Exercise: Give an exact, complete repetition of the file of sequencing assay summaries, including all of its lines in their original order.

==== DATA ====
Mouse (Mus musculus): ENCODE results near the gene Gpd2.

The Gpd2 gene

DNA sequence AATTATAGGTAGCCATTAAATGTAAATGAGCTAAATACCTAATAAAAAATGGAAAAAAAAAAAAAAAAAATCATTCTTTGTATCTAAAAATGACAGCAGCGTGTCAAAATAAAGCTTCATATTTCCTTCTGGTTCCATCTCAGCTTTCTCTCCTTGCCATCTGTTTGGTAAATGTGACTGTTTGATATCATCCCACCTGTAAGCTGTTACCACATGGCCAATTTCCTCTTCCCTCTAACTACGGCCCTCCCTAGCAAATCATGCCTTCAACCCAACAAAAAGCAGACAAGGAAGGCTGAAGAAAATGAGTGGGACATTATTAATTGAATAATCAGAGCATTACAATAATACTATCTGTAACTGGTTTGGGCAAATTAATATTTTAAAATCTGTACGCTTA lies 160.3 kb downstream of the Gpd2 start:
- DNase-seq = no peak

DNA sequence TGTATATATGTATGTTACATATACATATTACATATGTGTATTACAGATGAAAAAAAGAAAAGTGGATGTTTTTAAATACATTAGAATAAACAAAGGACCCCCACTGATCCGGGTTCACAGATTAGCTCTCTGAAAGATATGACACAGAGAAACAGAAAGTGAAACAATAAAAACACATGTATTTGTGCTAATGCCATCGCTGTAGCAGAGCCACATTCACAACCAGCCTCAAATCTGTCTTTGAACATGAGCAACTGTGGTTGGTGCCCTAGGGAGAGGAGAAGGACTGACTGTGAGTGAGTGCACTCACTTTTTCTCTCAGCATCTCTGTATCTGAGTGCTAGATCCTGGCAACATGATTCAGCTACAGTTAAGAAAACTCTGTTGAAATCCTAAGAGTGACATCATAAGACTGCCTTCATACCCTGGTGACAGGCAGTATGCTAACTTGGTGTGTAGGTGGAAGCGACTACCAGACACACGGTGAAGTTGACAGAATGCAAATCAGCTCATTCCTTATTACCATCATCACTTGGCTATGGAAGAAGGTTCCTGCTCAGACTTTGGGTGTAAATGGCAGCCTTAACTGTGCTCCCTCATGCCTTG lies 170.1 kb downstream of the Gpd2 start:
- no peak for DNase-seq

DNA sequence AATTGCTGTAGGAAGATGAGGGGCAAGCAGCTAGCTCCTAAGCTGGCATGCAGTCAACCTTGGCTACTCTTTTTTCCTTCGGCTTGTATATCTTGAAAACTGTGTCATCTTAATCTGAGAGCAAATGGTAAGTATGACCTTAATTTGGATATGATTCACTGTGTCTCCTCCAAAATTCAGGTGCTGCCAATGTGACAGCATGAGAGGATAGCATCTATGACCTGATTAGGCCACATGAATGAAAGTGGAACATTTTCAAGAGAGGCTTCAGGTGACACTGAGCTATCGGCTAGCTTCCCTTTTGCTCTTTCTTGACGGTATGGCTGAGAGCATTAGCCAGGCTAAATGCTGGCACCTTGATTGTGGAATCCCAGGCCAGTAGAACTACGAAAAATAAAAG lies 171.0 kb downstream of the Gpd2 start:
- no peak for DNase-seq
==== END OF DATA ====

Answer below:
Mouse (Mus musculus): ENCODE results near the gene Gpd2.

The Gpd2 gene

DNA sequence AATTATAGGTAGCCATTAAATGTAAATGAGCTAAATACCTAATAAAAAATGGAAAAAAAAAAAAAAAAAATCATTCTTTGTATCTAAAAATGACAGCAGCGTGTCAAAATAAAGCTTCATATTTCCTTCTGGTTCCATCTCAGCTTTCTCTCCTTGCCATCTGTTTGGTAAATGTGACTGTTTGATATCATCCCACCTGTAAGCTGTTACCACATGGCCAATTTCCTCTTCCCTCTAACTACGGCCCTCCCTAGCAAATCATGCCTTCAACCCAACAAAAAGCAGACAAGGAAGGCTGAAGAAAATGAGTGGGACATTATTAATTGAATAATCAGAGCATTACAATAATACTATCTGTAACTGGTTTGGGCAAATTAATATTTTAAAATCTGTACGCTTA lies 160.3 kb downstream of the Gpd2 start:
- DNase-seq = no peak

DNA sequence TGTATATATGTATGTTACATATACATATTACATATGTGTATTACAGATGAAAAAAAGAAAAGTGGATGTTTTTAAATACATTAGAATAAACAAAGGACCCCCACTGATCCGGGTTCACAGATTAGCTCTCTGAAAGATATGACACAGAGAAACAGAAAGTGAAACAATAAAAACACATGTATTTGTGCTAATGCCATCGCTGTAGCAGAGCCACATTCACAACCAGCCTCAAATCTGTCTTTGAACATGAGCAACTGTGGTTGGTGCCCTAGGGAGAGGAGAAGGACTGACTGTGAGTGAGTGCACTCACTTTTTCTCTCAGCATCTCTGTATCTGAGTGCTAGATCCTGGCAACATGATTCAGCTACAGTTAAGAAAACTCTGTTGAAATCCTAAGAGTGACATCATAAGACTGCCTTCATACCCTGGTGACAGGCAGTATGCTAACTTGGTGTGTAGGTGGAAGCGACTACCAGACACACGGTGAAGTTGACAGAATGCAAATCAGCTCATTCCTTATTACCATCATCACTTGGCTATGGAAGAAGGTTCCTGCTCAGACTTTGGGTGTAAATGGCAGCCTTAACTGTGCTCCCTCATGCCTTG lies 170.1 kb downstream of the Gpd2 start:
- no peak for DNase-seq

DNA sequence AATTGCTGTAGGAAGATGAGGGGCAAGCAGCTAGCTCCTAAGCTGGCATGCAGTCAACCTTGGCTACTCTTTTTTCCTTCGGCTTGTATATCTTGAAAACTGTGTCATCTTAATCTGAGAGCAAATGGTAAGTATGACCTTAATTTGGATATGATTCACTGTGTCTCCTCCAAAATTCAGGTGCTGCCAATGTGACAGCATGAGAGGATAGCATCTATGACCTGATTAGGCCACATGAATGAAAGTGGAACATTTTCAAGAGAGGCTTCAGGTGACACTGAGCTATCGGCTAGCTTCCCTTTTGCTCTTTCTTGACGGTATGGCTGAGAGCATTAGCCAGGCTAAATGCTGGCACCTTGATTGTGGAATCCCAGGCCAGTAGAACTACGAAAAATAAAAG lies 171.0 kb downstream of the Gpd2 start:
- no peak for DNase-seq